By the Mindanao Bureau
MINDANAO, from the outside, has widely been perceived as that island in the south plagued by sectarian strife, with culturally rich but marginalized ethnic communities and machine gun-totting masked kidnappers who behead their victims when ransom is not paid.
There is also the long-peddled image of “The land of promise” — a beautiful, resource-rich island with vast rural areas, but where the risks are high and aplenty for investors and tourists.
These impressions are not entirely without basis, and could have easily been reinforced by scenes — which quickly spread on social media — of the outbreak of the siege in Marawi City carried out by heavily armed men brandishing Islamic State flags on May 23 last year, and the immediate decision that same evening by President Rodrigo R. Duterte to declare martial law, not just in the city, but covering the entire Mindanao.
The fighting in Marawi raged for nearly five months, dealing a blow to the enthusiasm among local non-Mindanaoan and foreign investors that was largely generated by the election of the country’s first president from the south.
But even as the Marawi crisis cast a shadow over Mindanao, stakeholders kept faith.
Mindanao Development Authority (MinDA) Deputy Executive Director Romeo M. Montenegro said members of the business sector did not waiver in their optimism in terms of being able to push investments and economic growth.
“The (Marawi) incident to a large extent has created perception issues in Mindanao, of course, with the issuance of travel advisories for certain embassies has also resulted in perhaps postponement of certain travels of nationalities scheduled to have business activities, meetings conducted here in Davao and any part in Mindanao,” Mr. Montenegro said.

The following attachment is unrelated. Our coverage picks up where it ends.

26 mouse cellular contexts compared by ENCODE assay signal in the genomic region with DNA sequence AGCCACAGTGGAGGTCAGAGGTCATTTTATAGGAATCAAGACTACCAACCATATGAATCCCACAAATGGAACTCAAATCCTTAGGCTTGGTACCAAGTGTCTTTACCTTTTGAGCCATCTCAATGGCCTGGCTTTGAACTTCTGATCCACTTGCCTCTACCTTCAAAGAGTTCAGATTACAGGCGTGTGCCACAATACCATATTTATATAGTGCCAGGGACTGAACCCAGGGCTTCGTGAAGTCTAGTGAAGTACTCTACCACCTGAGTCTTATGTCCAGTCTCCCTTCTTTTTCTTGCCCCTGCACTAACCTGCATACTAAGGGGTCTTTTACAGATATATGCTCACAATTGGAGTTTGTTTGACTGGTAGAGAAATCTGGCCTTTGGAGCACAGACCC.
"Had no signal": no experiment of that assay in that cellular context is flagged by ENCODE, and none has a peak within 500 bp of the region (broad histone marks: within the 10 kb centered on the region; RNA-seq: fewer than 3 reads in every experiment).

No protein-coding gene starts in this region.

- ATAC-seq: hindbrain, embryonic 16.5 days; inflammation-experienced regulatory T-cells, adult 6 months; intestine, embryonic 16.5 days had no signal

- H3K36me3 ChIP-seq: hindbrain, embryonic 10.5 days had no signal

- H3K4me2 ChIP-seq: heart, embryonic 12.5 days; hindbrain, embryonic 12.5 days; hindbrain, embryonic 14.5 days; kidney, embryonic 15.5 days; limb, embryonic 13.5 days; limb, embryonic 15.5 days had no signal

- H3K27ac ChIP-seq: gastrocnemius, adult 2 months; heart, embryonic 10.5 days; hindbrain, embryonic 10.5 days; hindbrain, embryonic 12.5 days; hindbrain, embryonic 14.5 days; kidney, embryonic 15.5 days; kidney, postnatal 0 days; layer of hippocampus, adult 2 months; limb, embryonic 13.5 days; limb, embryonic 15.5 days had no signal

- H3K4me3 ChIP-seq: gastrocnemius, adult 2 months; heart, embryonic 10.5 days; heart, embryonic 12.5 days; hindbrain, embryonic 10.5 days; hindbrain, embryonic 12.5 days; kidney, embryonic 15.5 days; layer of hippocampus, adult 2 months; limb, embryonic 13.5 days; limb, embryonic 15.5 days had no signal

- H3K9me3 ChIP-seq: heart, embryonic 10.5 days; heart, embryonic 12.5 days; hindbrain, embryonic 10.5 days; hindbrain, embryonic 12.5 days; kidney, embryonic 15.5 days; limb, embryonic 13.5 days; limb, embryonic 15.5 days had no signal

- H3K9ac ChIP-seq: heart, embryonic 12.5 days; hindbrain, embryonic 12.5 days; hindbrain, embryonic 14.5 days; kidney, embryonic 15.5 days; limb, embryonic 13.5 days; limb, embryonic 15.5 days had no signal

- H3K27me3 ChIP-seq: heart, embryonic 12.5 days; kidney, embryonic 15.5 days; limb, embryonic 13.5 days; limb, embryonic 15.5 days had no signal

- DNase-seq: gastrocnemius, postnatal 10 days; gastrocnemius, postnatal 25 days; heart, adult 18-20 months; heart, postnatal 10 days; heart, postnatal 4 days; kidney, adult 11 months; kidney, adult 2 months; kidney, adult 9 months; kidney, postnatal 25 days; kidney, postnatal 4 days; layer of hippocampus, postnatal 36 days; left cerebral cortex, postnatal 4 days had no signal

But time and again, he said, “Mindanao has been able to demonstrate its resiliency.”
That resilience, to a certain extent, could be attributed to the island’s compartmentalized economies and development.
“The local economy in Marawi City and the surrounding areas will be adversely affected in the same way that Zamboanga City suffered from the bloody siege by the MNLF (Moro National Liberation Front) in 2013. But overall, the impact on Mindanao’s economy is limited,” General Santos City Chamber of Commerce and Industry President Raul Josefino F. Miguel said in an e-mail, quoting from a statement approved by the chamber’s board.
The World Bank, in its Oct. 2017 Philippines Economic Update that includes a special chapter on “Unlocking Mindanao’s Potential”, said its proposed strategic framework “recognizes that there are ‘two Mindanaos’: one that can be characterized as relatively stable and prosperous and another one that is suffering pervasive poverty, violent conflict and poor governance.”
This is true even in the security realm as well.
Lt. Gen. Benjamin R. Madrigal, who heads the military’s Eastern Mindanao Command, acknowledged in an interview that “[t]here are identified areas that are prone to conflict.” Dealing with insurgency, Mr. Madrigal said, is like “ironing clothes”: those parts that are not too wrinkled get just one pass, but the really creased parts need repeated pressing. “Kailangan balik-balikan natin (We need to keep going back),” he said.
Leaders of the Mindanao Business Council (MinBC) and the Davao City Chamber of Commerce and Industry, Inc. (DCCCII) recognize that divide and said local investors should be the first to expand their horizons.
Local investors who have long wagered on Mindanao, said MinBC Chair Vicente T. Lao in a recent interview, should capitalize on the currently upbeat business mood by coming up with projects not just in the cities but in other parts of Mindanao. “We may earn better outside (Mindanao), but the impact of our investments must be felt by our people instead,” he said.
DCCCII President Ronald C. Go, for his part, said as Davao City “has become a haven for investors” now, local businessmen should not rest and leave their money idle in banks. Davao’s business sector, he said, must “start looking for opportunities like the outsiders.”
“We don’t want to be left behind,” Ricardo F. Lagdameo, vice-president of homegrown Damosa Land, Inc. (DLI), said in a separate interview.
DLI is the real estate arm of one of the biggest Mindanao-based companies, the Floirendo-owned Anflo Management and Investment Corp. (Anflocor), whose flagship business is banana export.
“The main strengths of Mindanao are still in its agriculture, tourism and mining,” Mr. Lao said.